Samsung Has Unveiled Its Flagship Phones For 2022 Through An Online Event Called Galaxy Unpacked 2022
The Galaxy S22 range has three phones with the Galaxy S22 Ultra being the most premium model in the range that comes with integrated S Pen support to deliver the now-discontinued Galaxy Note-like experience on the Galaxy S series, the mid-level Galaxy S22 Plus, and the pocket-friendly Galaxy S22.
The Samsung Galaxy S22+ shares a lot of similarities the regular Galaxy S22 including the same One UI 4.1 on Android 12, Snapdragon 8 Gen 1 SoC, and the same triple rear camera setup, but what sets the S22 Plus apart is that it has a 6.6-inch full-HD+ Dynamic AMOLED 2X Display with variable 48–120Hz refresh rate. The phone also comes with Wi-Fi 6E as well as Ultra-wideband (UWB) support and is powered by a bigger 4500mAh battery that supports up to 45W wired charging and 15W wireless charging and Wireless PowerShare support. On the dimensions and weight parts, the Samsung Galaxy S22+ measures 157.4×75.8×7.6mm and weighs 196 grams. The Gorilla Glass Victus and Armor Aluminum sandwich makes the phone look sturdy and solid and is an eye candy. Samsung has also put in a lot of effort on the design front and now the bezels around the screen are perfectly uniform and comes with IP68 water and dust protection. The volume and power buttons are on the side as usual and there is a small cutout on one side of the edge for the antenna, and the bottom edge features a speaker grille for stereo speakers, the USB-C charging port, and the SIM slot.
Samsung phones have always had stunning displays and the Galaxy S22 Plus is no exception. The AMOLED panel on this phone is a cut above the rest and renders sharp, vivid images. The S22 Plus is capped at 1080p resolution which is obviously sharp enough and you also get a 48-120Hz variable refresh rate meaning the screen can refresh the displayed image between 48 times and 120 times per second. At the maximum 120Hz, the screen looks silky smooth and feels faster and sharper than the traditional 60Hz refresh rates. Running at high refresh rates may eat up more battery life and this variable refresh rate is a boon. When you look at something static/or reading text on the screen, the refresh rate automatically comes down to 48Hz reducing the power consumption enabling you to save more battery. There is a fingerprint reader under the display which is noticeably bigger than in the previous phones and it is quick.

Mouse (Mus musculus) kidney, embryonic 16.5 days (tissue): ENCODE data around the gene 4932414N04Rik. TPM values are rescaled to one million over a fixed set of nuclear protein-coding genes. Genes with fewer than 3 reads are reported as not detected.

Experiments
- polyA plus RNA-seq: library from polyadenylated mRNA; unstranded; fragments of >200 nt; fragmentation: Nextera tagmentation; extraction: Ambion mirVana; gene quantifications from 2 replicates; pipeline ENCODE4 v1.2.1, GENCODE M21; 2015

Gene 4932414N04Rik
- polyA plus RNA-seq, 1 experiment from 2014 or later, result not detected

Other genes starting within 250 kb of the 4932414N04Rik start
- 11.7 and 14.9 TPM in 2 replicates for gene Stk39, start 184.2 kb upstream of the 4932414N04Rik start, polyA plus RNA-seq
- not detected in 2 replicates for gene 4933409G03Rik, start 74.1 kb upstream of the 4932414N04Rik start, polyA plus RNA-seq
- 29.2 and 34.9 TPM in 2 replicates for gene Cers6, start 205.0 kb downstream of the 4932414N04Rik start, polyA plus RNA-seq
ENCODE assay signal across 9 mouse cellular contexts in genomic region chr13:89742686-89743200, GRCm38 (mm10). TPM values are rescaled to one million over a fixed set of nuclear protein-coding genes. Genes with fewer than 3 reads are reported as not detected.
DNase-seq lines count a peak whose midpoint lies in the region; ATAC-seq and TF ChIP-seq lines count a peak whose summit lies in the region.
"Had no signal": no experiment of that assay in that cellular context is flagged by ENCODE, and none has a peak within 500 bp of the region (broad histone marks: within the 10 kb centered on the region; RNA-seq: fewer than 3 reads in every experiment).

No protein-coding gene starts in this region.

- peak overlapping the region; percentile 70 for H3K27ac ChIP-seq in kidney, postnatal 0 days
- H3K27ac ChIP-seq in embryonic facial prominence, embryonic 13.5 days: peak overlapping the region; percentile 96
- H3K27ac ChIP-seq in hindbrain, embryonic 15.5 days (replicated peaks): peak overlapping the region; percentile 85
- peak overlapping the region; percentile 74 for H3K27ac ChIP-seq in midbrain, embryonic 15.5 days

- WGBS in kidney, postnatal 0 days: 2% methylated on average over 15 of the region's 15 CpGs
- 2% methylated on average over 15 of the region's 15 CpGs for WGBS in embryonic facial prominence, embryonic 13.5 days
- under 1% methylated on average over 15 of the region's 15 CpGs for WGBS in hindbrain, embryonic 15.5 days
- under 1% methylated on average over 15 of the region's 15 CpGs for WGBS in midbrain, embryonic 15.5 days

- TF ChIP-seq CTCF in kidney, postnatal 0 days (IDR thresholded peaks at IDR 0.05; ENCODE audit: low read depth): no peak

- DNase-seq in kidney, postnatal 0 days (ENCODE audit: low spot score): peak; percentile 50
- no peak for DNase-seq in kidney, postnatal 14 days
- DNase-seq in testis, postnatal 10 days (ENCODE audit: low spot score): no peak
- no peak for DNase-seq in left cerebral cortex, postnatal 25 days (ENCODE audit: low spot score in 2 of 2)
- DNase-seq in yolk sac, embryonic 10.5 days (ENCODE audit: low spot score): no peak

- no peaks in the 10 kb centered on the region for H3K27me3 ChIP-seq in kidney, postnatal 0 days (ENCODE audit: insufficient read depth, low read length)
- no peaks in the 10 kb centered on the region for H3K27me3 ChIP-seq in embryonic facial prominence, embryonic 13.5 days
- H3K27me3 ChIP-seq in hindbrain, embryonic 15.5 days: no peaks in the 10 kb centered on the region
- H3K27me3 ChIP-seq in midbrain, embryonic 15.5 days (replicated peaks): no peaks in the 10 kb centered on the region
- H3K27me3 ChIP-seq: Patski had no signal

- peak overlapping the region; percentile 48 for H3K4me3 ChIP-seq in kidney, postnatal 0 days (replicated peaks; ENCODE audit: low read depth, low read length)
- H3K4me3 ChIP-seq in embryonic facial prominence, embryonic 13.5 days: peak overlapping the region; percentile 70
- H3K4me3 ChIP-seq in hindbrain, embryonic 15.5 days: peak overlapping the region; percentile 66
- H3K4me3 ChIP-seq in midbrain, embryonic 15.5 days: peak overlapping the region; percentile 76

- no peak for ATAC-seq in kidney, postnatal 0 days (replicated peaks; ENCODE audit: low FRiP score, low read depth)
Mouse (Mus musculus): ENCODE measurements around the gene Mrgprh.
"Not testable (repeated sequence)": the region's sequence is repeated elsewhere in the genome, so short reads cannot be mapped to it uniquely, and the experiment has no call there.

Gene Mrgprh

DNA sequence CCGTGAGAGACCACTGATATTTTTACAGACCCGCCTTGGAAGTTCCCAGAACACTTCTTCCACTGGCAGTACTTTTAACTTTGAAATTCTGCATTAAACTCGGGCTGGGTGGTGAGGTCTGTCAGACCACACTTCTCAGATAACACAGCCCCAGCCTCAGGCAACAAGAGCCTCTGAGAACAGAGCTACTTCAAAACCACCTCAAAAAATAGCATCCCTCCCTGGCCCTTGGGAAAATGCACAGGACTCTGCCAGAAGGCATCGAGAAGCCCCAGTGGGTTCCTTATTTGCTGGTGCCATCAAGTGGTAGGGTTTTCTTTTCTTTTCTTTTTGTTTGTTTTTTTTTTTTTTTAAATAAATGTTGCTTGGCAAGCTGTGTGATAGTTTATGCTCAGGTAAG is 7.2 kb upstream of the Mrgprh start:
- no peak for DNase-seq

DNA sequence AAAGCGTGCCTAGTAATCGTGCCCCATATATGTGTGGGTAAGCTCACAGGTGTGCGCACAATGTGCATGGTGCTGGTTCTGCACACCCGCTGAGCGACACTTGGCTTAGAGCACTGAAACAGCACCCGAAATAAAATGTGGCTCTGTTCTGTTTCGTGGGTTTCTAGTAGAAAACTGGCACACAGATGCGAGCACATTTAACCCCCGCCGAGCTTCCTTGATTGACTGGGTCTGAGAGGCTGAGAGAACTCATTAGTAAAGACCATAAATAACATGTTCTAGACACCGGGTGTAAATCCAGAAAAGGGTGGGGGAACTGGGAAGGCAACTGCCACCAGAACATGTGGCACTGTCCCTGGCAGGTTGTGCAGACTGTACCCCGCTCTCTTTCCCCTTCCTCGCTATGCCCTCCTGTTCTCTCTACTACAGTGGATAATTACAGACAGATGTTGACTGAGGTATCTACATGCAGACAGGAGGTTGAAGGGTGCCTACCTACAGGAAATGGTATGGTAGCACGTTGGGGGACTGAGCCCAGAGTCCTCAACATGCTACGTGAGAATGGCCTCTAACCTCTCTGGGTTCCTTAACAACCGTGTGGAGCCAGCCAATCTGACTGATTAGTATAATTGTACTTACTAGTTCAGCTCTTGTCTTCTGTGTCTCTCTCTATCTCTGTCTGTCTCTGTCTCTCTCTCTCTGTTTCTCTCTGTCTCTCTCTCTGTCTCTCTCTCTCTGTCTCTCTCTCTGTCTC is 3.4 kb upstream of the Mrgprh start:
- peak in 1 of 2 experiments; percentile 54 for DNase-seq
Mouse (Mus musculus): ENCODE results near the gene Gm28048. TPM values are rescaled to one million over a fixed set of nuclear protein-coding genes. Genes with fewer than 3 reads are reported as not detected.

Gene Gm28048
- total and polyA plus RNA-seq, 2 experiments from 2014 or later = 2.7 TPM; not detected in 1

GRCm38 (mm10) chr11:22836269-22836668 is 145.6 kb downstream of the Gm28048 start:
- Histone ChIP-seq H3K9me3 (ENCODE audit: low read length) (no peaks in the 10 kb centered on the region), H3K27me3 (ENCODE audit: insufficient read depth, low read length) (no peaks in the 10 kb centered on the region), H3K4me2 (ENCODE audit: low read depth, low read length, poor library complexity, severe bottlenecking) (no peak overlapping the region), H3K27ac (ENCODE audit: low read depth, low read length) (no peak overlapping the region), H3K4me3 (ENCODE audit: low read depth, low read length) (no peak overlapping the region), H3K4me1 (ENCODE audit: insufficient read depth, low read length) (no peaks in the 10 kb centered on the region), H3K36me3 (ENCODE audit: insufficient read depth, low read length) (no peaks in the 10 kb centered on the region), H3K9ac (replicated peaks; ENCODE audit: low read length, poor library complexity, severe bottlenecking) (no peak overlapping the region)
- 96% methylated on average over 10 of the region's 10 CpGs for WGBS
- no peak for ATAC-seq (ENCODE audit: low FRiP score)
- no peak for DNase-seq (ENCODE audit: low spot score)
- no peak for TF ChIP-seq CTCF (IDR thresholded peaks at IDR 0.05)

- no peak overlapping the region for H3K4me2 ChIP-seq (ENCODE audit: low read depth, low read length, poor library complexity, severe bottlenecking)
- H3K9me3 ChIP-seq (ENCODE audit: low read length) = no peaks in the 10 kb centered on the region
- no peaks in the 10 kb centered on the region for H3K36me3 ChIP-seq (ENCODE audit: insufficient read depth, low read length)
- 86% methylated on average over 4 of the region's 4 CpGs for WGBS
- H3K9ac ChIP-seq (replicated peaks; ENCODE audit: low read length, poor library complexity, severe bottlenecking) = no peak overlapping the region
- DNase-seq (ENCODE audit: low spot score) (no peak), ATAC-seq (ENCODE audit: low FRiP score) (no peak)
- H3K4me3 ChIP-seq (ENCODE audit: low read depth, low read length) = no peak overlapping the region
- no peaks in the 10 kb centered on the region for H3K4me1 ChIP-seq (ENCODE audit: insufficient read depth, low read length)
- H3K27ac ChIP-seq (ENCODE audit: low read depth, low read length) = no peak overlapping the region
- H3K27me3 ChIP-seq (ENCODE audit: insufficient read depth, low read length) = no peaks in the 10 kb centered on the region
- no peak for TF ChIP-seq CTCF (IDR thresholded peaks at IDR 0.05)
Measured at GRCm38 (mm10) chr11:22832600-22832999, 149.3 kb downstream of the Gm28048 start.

The S22 Plus and the S22 share the same camera setup; a 50MP main camera with an f/1.8 lens, a 12MP ultra-wide with an f/2.2 lens, and a 10MP telephoto camera with a 3x zoom, f/2.4 aperture lens. The wide and telephoto camera both have OIS which is a certain improvement over yesteryear’s digital zooming. The one thing the S22 Plus misses out on is the Expert RAW feature, but the phone shoots RAW photos and captures standard photos in either JPEG or 10-bit HEIFs. Another other prominent miss is the lack of periscope camera system available on the S22 Ultra. The Portrait Mode on the S22 Plus also has undergone some improvement and now gets an enhanced studio lighting feature and automatic night portrait support video feature and has a specially improved portrait mode for pets complete with pet studio lighting. In the video department, the S22 Plus is capable of recording videos at up to 8K resolution on the back camera and and 4K resolution from the front with both sides petering out at 60fps frame rates.
The S22 Plus retails at $999, which is on par with the last year’s flagship Galaxy S21+. This phone is a tad smaller than the S22 Ultra display-wise and misses out on S Pen support and the 100-megapixel camera. The Galaxy S22 Plus is a strong contender in terms of value-to-price ratio with the speed, display, and cameras that you would possibly need in a phone that is not too big to be use one-handed and if you do not care much for the S-Pen support.
- Explore our Best Galaxy Smartphones – Samsung US
- Sell your Samsung Galaxy smartphone online – iGotOffer
Samsung Galaxy S22 and S22+ review [Video]
Video uploaded by Engadget on February 23, 2022